The effects of two high-intensity interval training (HIIT) protocols on regional body composition and fat oxidation in men with obesity were compared using a parallel randomized design. Sixteen inactive males (age, 38.9 ± 7.3 years; body fat, 31.8 ± 3.9%; peak oxygen uptake, VO2peak, 30.9 ± 4.1 mL/kg/min; all mean ± SD) were randomly assigned to either HIIT10 (48 × 10 s bouts at 100% of peak power [Wpeak] with 15 s of recovery) or HIIT60 group (8 × 60 s bouts at 100% Wpeak with 90 s of recovery), and subsequently completed eight weeks of training, while maintaining the same diet. Analyses of variance (ANOVA) showed only a main effect of time (p < 0.01) and no group or interaction effects (p > 0.05) in the examined parameters. Total and trunk fat mass decreased by 1.81 kg (90%CI: −2.63 to −0.99 kg; p = 0.002) and 1.45 kg (90%CI: −1.95 to −0.94 kg; p < 0.001), respectively, while leg lean mass increased by 0.86 kg (90%CI: 0.63 to 1.08 kg; p < 0.001), following both HIIT protocols. HIIT increased peak fat oxidation (PFO) (from 0.20 ± 0.05 to 0.33 ± 0.08 g/min, p = 0.001), as well as fat oxidation over a wide range of submaximal exercise intensities, and shifted PFO to higher intensity (from 33.6 ± 4.6 to 37.6 ± 6.7% VO2peak, p = 0.039). HIIT, irrespective of protocol, improved VO2peak by 20.0 ± 7.2% (p < 0.001), while blood lactate at various submaximal intensities decreased by 20.6% (p = 0.001). In conclusion, both HIIT protocols were equally effective in improving regional body composition and fat oxidation during exercise in obese men.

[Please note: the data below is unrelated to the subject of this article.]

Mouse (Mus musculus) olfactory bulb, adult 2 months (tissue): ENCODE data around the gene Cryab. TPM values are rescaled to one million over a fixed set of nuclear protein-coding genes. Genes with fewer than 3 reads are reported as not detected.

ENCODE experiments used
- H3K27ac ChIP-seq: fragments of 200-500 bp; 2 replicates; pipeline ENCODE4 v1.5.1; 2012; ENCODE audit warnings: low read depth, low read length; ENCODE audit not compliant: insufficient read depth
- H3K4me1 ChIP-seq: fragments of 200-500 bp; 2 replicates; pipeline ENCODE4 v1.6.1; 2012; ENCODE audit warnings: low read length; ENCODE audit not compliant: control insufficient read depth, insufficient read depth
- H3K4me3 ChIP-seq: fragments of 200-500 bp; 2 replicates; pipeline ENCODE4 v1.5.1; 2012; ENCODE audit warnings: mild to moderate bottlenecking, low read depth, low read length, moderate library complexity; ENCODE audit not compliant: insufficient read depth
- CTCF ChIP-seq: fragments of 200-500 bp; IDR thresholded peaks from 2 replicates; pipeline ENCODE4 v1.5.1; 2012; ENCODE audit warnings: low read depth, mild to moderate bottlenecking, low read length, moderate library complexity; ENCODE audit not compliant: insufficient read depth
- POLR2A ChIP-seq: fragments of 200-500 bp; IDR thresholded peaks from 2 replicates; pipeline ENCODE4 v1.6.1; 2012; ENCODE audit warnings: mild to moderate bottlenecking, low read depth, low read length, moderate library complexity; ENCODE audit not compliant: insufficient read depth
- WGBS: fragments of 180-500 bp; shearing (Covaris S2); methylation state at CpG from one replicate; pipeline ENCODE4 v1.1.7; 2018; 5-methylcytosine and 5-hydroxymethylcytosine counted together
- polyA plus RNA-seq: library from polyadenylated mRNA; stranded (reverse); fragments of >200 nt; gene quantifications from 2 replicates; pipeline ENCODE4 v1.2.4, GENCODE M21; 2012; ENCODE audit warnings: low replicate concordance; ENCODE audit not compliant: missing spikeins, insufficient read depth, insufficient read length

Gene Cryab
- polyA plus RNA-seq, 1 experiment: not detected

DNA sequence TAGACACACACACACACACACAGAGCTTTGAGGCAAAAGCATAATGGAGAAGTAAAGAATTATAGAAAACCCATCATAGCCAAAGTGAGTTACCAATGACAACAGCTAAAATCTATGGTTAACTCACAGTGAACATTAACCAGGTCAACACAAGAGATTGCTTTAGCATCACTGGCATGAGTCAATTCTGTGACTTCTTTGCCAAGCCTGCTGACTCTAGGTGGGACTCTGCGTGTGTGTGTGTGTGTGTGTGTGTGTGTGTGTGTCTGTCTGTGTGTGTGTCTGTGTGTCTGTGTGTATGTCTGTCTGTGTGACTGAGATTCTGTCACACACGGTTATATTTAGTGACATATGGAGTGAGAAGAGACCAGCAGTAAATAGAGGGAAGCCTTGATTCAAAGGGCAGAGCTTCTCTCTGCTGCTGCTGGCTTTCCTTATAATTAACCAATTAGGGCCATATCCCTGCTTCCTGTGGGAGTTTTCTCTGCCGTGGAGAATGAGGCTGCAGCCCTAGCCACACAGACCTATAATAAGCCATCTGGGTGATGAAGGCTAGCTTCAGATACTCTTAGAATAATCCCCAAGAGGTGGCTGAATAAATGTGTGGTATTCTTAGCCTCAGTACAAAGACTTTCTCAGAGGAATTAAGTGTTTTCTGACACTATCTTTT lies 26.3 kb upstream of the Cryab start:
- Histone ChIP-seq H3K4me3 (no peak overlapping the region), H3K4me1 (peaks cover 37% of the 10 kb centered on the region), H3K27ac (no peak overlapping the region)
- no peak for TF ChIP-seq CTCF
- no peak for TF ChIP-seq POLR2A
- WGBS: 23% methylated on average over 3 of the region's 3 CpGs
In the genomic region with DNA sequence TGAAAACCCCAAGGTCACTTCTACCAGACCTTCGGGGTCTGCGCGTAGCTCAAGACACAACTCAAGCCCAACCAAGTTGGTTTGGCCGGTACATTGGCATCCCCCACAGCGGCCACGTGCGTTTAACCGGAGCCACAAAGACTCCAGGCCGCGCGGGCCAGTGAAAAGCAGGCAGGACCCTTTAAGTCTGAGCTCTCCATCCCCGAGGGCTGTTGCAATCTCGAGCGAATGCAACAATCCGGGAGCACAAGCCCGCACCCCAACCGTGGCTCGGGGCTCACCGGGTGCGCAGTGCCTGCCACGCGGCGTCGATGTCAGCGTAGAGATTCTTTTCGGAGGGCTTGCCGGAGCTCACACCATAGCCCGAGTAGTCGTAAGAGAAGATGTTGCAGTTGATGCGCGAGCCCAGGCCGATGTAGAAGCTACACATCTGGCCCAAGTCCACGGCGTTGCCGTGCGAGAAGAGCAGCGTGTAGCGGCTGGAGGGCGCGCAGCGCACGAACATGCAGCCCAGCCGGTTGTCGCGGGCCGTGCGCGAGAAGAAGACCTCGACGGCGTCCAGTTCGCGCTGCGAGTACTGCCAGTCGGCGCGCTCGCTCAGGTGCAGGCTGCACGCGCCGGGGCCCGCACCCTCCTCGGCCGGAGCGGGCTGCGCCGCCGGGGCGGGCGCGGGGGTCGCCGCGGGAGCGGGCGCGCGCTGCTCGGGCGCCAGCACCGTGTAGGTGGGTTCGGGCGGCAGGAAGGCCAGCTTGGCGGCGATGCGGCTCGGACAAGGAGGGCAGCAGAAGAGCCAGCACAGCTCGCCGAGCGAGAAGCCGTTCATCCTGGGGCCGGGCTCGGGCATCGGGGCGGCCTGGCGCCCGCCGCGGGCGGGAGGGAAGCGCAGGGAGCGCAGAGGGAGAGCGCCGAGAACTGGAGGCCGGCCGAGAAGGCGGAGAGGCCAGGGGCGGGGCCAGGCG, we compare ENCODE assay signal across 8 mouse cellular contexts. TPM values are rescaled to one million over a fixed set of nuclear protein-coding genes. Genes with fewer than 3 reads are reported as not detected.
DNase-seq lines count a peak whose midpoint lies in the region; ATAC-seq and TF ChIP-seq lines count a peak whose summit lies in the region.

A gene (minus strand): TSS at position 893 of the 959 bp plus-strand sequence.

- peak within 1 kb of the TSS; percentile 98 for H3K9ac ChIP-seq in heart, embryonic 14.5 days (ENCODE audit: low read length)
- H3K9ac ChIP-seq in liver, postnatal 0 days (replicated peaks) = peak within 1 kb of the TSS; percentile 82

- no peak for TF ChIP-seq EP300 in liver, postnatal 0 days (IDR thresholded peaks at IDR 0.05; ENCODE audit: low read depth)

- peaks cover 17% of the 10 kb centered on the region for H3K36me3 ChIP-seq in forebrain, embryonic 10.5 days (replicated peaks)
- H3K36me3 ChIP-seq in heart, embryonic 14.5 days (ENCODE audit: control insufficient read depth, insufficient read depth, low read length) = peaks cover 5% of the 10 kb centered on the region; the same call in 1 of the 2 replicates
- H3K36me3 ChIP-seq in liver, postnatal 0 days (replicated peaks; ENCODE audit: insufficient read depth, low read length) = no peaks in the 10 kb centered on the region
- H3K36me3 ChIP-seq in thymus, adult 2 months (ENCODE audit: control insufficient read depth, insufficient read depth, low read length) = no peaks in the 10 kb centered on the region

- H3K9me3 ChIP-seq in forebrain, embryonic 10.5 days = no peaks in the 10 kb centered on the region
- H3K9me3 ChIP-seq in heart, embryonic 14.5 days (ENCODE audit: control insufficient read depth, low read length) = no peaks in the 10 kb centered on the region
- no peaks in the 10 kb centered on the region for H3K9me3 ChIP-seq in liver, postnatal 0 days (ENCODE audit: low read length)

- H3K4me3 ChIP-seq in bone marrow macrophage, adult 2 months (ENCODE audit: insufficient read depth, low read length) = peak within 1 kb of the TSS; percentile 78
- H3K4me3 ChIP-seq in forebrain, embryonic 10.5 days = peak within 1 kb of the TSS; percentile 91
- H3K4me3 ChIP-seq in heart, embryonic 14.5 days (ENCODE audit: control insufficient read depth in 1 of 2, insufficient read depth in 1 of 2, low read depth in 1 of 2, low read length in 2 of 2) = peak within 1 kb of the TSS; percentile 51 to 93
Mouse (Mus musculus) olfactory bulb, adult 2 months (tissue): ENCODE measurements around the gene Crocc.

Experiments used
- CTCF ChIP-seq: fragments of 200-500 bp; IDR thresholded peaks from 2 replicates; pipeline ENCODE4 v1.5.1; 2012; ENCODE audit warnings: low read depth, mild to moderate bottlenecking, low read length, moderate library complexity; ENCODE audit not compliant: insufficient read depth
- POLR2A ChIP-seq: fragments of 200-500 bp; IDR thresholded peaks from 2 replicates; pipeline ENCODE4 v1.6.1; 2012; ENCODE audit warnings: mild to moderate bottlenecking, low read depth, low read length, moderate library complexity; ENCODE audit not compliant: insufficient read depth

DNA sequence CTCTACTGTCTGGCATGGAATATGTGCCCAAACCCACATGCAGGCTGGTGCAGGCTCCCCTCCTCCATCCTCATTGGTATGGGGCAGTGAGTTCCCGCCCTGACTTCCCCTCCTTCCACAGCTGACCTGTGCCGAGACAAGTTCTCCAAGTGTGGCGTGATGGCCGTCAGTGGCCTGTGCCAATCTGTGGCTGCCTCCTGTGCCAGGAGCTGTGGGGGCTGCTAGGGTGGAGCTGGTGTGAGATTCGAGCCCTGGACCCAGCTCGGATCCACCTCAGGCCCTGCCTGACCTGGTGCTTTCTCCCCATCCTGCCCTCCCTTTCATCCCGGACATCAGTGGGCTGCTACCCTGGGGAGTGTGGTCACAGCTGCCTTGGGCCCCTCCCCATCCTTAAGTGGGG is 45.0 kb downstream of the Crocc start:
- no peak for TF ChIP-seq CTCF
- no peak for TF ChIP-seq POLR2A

• The sleep and recovery practices of athletes

    Doherty, Rónán; Madigan, Sharon M; Nevill, Alan; Warrington, Giles; Ellis, Jason G (MDPI, 2021-04-17)